18F-fluoro-deoxy-glucose positron emission tomography combined with computed tomography can reliably rule-out infection and cancer in patients with anti-neutrophil cytoplasmic antibody-associated vasculitis suspected of disease relapse

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Abstract

Anti-neutrophil cytoplasmic antibody (ANCA)-associated vasculitis (AAV) is a group of autoimmune diseases characterized by systemic inflammation in small- to medium-sized blood vessels. Although immunosuppressive therapy has greatly improved the prognosis for these patients, there are still significant comorbidities, such as cancer and infection, associated with AAV. These comorbidities are often indistinguishable from an underlying AAV disease relapse, and create a clinical conundrum, as these conditions are normally contraindications for immunosuppressive treatment. Thus, it is important to be able to rule out these comorbidities before initiation of immunosuppressive treatment. We examined 18F-fluoro-deoxy-glucose positron emission tomography combined with computed tomography (FDG-PET/CT)'s value in ruling out cancer or infection in patients with AAV.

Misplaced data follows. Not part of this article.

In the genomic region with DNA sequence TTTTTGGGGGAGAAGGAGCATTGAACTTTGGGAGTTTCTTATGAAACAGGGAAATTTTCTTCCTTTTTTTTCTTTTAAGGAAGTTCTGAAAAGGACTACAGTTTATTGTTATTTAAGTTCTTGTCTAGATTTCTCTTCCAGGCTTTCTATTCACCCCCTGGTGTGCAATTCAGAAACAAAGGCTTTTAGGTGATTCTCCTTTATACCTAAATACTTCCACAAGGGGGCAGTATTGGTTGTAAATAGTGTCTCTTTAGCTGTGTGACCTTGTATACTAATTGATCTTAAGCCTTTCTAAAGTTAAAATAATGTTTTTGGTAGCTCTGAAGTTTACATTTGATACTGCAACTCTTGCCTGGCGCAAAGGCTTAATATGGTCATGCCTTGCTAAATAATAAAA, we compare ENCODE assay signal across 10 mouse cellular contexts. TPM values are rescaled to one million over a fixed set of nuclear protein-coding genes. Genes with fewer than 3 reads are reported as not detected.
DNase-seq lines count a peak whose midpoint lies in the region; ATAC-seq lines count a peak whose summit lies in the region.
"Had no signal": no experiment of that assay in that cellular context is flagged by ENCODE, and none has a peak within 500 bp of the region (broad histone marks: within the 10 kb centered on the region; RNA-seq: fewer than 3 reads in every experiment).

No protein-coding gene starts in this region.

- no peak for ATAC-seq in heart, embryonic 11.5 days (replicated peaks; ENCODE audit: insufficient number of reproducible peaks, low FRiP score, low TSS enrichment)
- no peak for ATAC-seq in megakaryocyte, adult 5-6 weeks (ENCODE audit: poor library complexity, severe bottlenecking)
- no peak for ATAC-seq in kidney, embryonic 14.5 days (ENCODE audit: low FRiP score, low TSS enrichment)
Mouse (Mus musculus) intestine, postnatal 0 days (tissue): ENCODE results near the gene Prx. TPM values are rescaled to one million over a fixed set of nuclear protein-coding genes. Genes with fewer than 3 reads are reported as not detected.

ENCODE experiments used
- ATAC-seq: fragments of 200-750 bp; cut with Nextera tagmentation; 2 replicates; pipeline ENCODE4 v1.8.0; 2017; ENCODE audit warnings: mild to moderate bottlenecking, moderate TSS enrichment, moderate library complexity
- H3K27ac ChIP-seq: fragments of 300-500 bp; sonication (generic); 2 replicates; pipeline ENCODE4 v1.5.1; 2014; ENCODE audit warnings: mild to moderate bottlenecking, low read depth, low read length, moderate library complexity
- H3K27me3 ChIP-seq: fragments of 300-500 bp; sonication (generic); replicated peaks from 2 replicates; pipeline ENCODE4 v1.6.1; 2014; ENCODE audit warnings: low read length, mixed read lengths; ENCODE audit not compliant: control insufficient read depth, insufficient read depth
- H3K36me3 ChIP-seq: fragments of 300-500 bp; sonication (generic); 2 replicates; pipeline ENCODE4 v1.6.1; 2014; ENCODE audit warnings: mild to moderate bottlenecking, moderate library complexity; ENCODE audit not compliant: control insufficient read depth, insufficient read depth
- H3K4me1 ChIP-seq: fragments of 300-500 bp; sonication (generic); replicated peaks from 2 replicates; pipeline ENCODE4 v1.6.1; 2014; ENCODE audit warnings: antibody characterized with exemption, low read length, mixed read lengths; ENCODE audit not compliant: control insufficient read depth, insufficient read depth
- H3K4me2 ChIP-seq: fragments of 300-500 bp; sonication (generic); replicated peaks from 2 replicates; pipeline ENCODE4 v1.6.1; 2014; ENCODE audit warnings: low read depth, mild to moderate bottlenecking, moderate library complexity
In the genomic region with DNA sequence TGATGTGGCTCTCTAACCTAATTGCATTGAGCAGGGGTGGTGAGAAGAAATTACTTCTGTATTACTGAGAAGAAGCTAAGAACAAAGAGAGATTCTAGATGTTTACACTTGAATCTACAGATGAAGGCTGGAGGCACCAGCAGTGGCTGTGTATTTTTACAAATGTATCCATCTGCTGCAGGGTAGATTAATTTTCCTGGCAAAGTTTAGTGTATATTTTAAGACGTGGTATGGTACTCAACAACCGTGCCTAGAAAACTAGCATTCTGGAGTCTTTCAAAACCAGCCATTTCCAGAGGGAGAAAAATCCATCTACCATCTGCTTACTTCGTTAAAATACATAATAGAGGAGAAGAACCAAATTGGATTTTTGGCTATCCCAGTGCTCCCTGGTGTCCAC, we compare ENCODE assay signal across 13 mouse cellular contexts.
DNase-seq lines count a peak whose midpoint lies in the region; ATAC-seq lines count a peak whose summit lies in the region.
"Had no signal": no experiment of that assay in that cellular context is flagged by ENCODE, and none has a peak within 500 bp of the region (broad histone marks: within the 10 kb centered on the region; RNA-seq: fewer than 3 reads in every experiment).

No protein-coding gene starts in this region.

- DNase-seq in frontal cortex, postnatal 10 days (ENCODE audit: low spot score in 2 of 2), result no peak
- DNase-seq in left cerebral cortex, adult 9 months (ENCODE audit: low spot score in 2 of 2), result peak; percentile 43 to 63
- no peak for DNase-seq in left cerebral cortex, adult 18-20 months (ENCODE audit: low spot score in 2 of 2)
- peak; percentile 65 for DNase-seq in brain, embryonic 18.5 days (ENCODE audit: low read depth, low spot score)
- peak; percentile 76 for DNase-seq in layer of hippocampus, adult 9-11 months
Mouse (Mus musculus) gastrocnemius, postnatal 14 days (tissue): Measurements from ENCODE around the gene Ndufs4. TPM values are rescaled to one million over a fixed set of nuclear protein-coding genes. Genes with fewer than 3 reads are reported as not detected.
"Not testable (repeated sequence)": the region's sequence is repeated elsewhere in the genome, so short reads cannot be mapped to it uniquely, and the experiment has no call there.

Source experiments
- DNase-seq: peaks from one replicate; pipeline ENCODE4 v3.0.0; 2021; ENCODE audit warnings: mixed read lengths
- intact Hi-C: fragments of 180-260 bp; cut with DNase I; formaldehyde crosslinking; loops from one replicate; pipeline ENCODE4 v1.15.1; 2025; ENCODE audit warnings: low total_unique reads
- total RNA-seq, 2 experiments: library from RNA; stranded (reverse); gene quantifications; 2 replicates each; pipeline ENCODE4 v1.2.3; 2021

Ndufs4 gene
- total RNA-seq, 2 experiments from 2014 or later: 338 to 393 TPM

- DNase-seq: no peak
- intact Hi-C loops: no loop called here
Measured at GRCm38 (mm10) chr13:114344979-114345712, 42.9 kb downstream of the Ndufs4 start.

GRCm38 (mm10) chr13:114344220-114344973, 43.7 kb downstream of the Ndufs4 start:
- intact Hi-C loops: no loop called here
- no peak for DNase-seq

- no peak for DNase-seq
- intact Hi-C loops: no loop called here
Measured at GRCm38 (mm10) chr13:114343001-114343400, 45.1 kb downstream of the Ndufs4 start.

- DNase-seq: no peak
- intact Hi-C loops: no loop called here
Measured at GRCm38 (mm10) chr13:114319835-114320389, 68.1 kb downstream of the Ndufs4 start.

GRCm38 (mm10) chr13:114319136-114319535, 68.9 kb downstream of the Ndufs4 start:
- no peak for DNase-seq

Data were obtained retrospectively for a clinically based cohort of AAV patients who underwent FDG-PET/CT during 2009 to 2014 owing to a suspicion of cancer, infection, or both cancer and infection indistinguishable from disease relapse. FDG-PET/CT conclusions were compared to the final diagnoses after follow-up analysis (mean 43 months).

A total of 19 patients were included who underwent a total of 26 scans. The results of FDG-PET/CT outcome compared to final diagnosis were: 9 true positives, 3 false positives, 13 true negatives, and 1 false negative. The diagnostic probabilities for FDG-PET/CT with respect to overall comorbidity (i.e., cancer or infection) were: sensitivity 90% ( 95% confidence interval [CI] 60%–98%), specificity 81% ( 95% CI 57%–93%), positive predictive value 75% (95% CI 47%–91%), negative predictive value 93% (95% CI 68%–99%), and accuracy 84% (95% CI 66%–94%).

FDG-PET/CT had a high negative predictive value and ruled out the comorbidities correctly in all but one case of urinary tract infection, a well-known limitation. Our study showed FGD-PET/CT's promise as an effective tool for ruling out cancer or infection in patients with AAV albeit in a limited population.

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